The conditions for this walk turned out to be perfect for an introduction to street photography: sunshine, interestingly-dressed East Londoners, and exotic environments – a mix of old and new London. I took several shots that I’m still pleased with to this day, but the one that changed everything for me took place when I spotted three gentlemen dressed in double-denim who were walking almost in sync. When I noticed that they were headed towards a shop named ‘Maison Trois Garcons’, I couldn’t believe my luck, and was quaking in fear that I’d miss the shot. What I didn’t quite catch in the frame was the street sign: ‘Chance Street’, which I sometimes think was for the best as perhaps nobody would believe the shot wasn’t set up if I had.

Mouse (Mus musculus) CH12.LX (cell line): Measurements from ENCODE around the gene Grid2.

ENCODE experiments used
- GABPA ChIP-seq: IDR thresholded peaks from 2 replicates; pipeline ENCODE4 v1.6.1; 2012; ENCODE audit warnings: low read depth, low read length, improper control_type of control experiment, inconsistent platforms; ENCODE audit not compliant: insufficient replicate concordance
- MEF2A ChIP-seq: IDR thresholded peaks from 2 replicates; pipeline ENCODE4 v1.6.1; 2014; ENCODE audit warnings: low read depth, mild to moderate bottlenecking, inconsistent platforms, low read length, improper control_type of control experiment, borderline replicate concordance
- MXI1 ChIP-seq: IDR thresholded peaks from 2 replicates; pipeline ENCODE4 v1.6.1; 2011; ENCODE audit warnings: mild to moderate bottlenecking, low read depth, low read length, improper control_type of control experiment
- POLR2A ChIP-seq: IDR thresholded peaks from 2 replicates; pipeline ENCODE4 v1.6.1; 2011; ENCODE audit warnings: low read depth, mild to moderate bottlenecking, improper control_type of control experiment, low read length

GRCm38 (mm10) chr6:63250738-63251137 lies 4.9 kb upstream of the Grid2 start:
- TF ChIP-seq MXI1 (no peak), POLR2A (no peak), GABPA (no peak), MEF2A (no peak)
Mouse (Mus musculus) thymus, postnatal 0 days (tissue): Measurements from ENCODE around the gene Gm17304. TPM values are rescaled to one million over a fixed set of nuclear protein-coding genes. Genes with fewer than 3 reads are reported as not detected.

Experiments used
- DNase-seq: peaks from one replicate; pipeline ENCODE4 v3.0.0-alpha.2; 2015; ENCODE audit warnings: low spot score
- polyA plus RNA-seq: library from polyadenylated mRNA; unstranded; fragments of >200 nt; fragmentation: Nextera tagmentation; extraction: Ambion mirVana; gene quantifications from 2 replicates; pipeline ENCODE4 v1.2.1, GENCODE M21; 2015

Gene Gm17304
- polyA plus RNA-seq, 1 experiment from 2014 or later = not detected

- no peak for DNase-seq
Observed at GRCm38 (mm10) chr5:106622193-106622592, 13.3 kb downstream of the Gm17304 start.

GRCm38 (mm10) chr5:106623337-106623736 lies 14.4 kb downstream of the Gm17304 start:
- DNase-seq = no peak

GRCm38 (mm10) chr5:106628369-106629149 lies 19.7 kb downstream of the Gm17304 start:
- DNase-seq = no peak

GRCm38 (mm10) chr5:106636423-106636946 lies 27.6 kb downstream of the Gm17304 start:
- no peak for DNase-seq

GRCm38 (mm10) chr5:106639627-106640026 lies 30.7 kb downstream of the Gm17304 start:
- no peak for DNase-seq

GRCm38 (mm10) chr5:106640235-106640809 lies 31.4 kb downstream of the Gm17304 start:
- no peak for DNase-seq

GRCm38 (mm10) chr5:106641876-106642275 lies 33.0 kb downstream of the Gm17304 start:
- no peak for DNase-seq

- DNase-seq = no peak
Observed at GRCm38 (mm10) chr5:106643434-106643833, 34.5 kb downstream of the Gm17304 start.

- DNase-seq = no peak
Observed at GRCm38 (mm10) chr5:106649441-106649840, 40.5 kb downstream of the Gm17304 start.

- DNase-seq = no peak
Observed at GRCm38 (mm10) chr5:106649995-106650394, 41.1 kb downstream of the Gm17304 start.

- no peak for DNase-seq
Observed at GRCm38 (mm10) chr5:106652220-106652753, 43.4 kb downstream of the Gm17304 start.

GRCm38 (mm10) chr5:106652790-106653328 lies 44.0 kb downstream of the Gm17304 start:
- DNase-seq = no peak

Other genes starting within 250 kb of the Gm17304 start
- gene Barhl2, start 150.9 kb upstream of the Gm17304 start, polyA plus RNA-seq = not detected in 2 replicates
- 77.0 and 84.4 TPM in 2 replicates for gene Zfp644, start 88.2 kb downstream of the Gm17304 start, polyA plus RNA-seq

It didn’t take long until I was seeing these kinds of ‘once in a lifetime’ scenes regularly, be they from a seat on the bus on my way to work, or while rushing to meet friends for drinks. After missing enough of these moments thanks to not having my camera with me, I vowed to bring one whenever I went outside. I now do this even if I’m just popping around the corner to the supermarket, or to the recycling bin at the end of the street.
One of the most significant things that changed for me once the street photography addiction had taken hold was that I no longer felt alone if I had a camera with me. With the knowledge that I get to explore a new place and potentially capture a favourite new scene, I positively look forward to the prospect of going to places on my own (and due to my passion for photography, I think my girlfriend sometimes looks forward to this too).
I’ve also found that I’ve never been truly bored in the last ten years, thanks to always wanting to take more photos or edit those I’ve not yet looked at (and as I take up to 40,000 a year, there are many).